Wednesday, November 15, 2006

Using log4net

log4net is my recommended lightweight tool for emitting log statements from .NET code. I'm a firm believer that application users shouldn't see exception messages or stack traces - that information is for system administrators and developers only. I like storing log information in a database or in a text file on the server and allowing developers to view it when things start to go pear shaped.

Here's how I typically set up log4net on a project:

- Create a sub directory within your solution - called 3rdParty - and copy the log4net assembly there. This allows meto store one copy of the assembly, and reference it from all projects in the solution.
- Create a separate configuration file that I call log4net.config (I don't use Web.config or App.config)
- Use the XmlConfigurator custom attribute on the assembly that will be loaded first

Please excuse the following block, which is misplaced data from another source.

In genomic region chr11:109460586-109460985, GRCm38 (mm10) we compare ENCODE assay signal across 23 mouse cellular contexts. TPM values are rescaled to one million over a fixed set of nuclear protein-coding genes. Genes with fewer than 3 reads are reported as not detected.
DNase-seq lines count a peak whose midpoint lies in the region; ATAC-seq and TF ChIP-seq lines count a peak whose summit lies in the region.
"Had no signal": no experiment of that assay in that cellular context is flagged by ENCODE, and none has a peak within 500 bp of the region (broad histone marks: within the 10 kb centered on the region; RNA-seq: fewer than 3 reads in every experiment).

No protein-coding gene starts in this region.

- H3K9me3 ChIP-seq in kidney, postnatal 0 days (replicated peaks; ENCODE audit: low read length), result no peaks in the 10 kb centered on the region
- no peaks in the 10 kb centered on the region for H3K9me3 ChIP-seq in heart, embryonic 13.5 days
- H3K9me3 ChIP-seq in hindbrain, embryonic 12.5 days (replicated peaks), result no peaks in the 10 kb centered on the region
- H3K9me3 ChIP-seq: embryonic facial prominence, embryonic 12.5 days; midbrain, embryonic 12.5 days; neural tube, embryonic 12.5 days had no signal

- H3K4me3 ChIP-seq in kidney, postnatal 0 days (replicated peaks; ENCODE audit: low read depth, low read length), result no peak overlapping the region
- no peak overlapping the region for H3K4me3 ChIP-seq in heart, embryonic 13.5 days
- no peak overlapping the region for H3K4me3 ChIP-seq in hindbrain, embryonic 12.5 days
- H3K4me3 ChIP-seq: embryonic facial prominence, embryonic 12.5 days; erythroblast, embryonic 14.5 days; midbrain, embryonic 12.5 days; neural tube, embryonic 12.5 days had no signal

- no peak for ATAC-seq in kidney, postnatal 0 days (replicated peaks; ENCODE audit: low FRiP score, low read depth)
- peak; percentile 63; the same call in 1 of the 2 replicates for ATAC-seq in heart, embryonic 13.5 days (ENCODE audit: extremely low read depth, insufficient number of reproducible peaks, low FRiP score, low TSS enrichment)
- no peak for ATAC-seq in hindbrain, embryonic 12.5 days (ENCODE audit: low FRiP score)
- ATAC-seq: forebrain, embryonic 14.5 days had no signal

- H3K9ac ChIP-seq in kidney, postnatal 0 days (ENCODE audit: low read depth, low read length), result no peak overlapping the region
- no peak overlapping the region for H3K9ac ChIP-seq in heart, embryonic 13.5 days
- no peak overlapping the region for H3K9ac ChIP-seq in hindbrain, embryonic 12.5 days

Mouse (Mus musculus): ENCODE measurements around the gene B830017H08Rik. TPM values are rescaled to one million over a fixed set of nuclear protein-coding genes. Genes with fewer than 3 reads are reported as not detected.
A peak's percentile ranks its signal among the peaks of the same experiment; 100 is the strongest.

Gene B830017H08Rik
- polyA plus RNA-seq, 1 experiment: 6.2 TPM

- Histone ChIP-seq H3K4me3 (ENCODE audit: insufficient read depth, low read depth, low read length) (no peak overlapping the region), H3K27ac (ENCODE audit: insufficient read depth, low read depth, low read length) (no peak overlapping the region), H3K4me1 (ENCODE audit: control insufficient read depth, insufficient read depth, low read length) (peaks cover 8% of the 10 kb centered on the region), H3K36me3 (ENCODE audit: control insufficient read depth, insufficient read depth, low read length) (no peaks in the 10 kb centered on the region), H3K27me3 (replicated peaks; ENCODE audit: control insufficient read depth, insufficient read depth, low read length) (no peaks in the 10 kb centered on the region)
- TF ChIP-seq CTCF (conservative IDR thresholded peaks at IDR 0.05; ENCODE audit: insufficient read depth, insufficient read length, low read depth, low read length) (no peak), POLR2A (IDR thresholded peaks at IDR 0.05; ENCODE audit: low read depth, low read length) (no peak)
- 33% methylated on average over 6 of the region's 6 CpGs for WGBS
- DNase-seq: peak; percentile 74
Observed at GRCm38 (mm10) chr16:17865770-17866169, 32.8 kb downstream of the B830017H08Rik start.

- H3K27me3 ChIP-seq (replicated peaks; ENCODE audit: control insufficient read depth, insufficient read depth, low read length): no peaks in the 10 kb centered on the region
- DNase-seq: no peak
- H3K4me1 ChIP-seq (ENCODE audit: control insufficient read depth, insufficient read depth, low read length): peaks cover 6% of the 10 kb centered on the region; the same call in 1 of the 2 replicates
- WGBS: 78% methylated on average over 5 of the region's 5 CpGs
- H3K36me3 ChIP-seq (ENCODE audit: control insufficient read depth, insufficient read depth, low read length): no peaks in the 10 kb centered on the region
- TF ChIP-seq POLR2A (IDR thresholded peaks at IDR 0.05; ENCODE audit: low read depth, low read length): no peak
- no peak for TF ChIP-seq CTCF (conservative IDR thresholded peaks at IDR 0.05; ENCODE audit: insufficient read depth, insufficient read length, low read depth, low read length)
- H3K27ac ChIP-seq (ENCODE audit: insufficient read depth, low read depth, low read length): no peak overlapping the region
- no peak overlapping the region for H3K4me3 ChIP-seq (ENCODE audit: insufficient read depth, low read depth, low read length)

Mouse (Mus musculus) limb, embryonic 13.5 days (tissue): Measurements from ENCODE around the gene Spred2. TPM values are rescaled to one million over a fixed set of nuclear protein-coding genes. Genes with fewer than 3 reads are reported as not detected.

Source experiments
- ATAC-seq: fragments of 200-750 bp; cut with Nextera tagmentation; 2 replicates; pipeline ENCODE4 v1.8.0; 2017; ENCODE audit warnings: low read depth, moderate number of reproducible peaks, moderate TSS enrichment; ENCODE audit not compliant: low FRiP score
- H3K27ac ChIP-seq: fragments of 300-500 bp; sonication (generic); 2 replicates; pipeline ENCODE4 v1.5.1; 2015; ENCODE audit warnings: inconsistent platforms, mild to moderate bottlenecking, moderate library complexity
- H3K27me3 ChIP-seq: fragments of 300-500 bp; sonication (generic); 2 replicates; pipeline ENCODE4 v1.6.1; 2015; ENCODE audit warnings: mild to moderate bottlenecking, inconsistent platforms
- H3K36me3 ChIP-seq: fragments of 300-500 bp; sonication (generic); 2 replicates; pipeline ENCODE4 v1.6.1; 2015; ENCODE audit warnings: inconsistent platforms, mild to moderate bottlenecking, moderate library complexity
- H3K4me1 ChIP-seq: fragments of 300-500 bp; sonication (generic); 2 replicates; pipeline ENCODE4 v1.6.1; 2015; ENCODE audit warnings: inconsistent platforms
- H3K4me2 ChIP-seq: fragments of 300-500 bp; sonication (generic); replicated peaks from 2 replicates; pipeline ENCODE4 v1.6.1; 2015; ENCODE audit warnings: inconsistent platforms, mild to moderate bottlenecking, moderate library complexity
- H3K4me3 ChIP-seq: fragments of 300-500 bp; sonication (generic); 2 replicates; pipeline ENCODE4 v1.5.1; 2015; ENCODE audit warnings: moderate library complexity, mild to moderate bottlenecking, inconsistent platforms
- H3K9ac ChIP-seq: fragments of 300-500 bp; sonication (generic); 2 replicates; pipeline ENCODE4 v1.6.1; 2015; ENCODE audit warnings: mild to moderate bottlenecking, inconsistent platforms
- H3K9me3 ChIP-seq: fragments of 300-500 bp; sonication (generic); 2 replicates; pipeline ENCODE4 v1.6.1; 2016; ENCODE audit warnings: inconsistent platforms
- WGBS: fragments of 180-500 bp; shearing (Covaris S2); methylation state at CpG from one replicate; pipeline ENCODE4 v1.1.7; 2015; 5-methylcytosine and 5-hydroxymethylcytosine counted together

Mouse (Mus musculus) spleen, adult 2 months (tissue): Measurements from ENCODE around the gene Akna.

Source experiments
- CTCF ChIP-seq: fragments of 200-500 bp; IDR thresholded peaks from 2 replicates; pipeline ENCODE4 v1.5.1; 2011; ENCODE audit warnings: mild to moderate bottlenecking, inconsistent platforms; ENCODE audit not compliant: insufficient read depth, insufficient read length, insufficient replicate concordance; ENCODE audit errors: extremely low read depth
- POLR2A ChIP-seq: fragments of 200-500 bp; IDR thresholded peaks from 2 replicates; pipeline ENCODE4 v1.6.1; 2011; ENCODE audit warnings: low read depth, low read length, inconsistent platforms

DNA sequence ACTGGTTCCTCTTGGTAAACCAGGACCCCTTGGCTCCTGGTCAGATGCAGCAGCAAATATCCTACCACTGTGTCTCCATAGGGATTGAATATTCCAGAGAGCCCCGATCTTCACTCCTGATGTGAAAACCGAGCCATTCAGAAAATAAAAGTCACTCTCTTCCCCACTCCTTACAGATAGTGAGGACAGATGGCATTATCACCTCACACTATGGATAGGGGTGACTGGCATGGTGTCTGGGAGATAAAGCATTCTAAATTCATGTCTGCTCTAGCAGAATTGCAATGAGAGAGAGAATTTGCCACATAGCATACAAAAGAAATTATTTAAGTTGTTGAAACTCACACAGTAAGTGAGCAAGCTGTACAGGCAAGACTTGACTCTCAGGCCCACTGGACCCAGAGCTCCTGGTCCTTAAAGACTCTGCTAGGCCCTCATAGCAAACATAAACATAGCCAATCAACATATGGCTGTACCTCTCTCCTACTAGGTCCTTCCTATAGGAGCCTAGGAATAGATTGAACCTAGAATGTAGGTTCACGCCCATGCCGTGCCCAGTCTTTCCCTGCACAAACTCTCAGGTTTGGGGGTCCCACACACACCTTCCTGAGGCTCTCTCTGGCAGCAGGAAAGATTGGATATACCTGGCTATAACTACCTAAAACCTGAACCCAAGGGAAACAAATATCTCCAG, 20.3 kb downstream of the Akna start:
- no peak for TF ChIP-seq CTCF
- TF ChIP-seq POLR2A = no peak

(Don't forget to set the Watch property to true)
- Start appreciating the benefits of logging!

NOTE 1: If you do choose to use Web.config or App.config, the only reason you have to declare the IgnoreSectionHandler is for .NET to ignore the log4net section!

NOTE 2: No, I don't know what line of code causes the XmlConfiguratorAttribute to be reflected and subsequently configured.

1 comment:

Jono said...

This is the bit that caught me out on a number of occasions: the first time that LogManager.GetLogger() is called, it selects a repository based on the calling assembly. A new default repository will be created and a call will be made to ConfigureRepository() passing in the calling assembly as a parameter. The default repository uses reflection to determine whether any ConfiguratorAttribute has been applied to the calling assembly. NB. If the call to GetLogger() was made from an assembly other than the one in which you defined the XmlConfiguratorAttribute then log4net will assume that there is no configuration!

Coming soon. Why doesn't it work with .NET 2.0 app.config files, and what exactly is a repository?